Boehner repeatedly stressed that the deal wasn’t negotiated in a manner he approved of. However, the outgoing House speaker said it was better than the alternative—passing a clean debt ceiling increase or defaulting on the government’s debt.
“I would hope that the process in the future would have a little more length to it and involve more members,” Boehner said.
Conservative members in the House and Senate expressed disapproval with the budget deal. Sen. Rand Paul, R-Ky., said he would filibuster it.
“As bad as the process that produced this budget deal was, the policy is arguably worse,” Sen. Mike Lee, R-Utah, said in a statement to The Daily Signal. “We’re constantly told that raising the debt limit doesn’t actually increase any spending, but according to the Congressional Budget Office that is exactly what this bill does. Worse, it raids $150 billion from the Social Security Trust Fund, again delays entitlement spending cuts, and sells off part of the Strategic Petroleum Reserve at a time of historically low oil prices.
“In 2011 conservatives were able to use the debt limit to cut spending,” he said. “Why is the debt limit an occasion for increased spending now?”
Rep. Marlin Stutzman, R-Ind., told The Daily Signal Boehner’s attempt to clean the barn is “like cleaning out one pen and throwing it out into another one.” The Indiana congressman added that a vote for the bill isn’t “for the status quo. They’re actually making things worse.”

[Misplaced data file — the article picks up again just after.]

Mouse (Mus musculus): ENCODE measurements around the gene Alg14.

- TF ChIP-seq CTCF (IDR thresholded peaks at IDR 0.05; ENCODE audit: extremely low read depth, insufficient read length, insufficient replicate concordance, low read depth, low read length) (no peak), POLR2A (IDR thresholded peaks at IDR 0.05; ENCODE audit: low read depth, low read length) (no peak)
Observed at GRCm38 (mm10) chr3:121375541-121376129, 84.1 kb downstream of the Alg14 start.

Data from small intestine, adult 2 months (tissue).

While Stutzman said responsibility for the budget “lies ultimately at the feet of the president,” he said he wishes the Republican-controlled Congress would’ve done more to achieve a better deal.
“Even though John Boehner says the process stinks, he’s still the third most powerful person in Washington,” Stutzman said. “So don’t let the process dictate what’s going to pass.”
Rep. Ken Buck, R-Colo., echoed conservative criticism of the plan, adding that Boehner has “burned down the barn.”
Buck told The Daily Signal that both chambers were “willing and able to work on appropriations bills” and voiced frustration that “instead we get two members of the House, the speaker and minority leader, two member of the Senate, and the president negotiating a deal.”
“That’s just not the way it’s supposed to work,” he said.
Rep. Mark Meadows, R-N.C., specifically spoke out against the reallocation of money from the Social Security Trust Fund to the Disability Trust Fund and said moving this money reflects negatively on Republicans’ ability to reform entitlements down the road.
“I haven’t seen all the details but have seen moving money from the Social Security Trust Fund to the Disability Trust Fund,” he told The Daily Signal. “Reprogramming to me is not reform. If we puff our chest based on these kinds of reforms, we won’t have the intestinal fortitude needed to save Social Security and Medicare in years to come.”
In an interview with The Daily Signal, Rep. Reid Ribble, R-Wis., contended that the bill contains both good and bad provisions, but he said its fate was decided long before the package was made public.
“They were able to get some savings but not enough to justify raising the caps by $80 billion,” Ribble said. “I don’t think this passes the test. I don’t think this could’ve played out any other way. I think it’s a fait accompli. It will pass no matter what we do.”
Josh Siegel contributed to this report.